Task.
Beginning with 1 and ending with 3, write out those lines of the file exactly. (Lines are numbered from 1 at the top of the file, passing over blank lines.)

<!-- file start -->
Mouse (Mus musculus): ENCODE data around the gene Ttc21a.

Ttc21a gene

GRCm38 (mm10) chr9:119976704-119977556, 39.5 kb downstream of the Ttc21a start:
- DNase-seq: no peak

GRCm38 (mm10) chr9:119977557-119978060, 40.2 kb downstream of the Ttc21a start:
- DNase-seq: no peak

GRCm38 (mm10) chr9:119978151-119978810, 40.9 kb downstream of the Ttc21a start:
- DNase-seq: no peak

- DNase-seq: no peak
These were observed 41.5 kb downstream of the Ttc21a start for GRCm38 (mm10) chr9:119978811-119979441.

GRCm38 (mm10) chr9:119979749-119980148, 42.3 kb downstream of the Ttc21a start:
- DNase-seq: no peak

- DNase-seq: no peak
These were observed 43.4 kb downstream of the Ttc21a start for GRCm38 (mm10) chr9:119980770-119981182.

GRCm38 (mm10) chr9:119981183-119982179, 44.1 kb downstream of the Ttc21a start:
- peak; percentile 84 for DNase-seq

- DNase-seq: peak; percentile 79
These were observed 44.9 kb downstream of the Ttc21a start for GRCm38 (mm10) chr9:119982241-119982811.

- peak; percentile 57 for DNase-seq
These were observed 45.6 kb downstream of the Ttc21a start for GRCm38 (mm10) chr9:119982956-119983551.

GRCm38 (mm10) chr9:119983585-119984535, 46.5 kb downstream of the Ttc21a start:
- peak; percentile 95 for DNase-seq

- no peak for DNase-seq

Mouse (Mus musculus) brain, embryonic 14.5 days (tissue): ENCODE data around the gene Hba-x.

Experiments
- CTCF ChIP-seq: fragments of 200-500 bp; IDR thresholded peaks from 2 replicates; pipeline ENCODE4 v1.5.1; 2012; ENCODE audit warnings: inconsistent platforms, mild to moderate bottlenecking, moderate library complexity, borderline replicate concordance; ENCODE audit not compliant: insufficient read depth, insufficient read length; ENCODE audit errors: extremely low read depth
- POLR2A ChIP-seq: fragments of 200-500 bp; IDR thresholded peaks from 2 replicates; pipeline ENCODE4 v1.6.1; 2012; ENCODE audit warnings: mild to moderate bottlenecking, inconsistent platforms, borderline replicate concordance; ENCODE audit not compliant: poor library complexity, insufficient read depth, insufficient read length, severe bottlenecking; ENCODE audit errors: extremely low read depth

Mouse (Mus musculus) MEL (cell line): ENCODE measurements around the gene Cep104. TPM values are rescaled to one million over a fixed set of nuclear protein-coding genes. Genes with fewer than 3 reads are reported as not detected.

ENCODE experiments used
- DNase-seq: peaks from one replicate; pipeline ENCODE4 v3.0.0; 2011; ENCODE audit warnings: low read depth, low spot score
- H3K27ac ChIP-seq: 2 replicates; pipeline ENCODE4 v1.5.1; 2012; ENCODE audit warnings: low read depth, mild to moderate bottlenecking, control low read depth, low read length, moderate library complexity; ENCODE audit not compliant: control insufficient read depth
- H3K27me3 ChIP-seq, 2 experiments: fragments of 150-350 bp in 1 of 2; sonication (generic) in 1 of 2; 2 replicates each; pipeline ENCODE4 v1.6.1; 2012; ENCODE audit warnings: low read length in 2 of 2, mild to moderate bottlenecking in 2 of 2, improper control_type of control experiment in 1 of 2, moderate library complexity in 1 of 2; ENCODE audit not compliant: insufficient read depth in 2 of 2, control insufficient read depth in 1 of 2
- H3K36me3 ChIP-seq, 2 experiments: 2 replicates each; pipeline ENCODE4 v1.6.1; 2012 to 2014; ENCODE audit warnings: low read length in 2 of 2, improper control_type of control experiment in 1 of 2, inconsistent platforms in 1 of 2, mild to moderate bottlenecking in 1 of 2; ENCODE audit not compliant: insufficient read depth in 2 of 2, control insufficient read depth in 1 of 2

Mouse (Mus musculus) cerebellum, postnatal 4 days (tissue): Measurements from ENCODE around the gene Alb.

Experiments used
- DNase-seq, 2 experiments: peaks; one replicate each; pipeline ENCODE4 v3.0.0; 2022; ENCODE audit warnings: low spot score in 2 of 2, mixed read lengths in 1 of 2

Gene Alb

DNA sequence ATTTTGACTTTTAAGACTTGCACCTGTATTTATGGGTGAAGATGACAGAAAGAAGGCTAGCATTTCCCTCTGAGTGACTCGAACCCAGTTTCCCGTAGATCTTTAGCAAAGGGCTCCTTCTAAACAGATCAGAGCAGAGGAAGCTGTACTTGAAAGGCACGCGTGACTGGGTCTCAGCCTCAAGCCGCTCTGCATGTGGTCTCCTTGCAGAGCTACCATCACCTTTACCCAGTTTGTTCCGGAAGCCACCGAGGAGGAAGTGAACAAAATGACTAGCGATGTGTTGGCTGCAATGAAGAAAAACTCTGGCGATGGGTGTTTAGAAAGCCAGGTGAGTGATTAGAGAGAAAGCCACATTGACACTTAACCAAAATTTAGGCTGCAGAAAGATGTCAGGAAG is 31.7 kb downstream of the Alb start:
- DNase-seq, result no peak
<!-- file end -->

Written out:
Mouse (Mus musculus): ENCODE data around the gene Ttc21a.

Ttc21a gene

GRCm38 (mm10) chr9:119976704-119977556, 39.5 kb downstream of the Ttc21a start: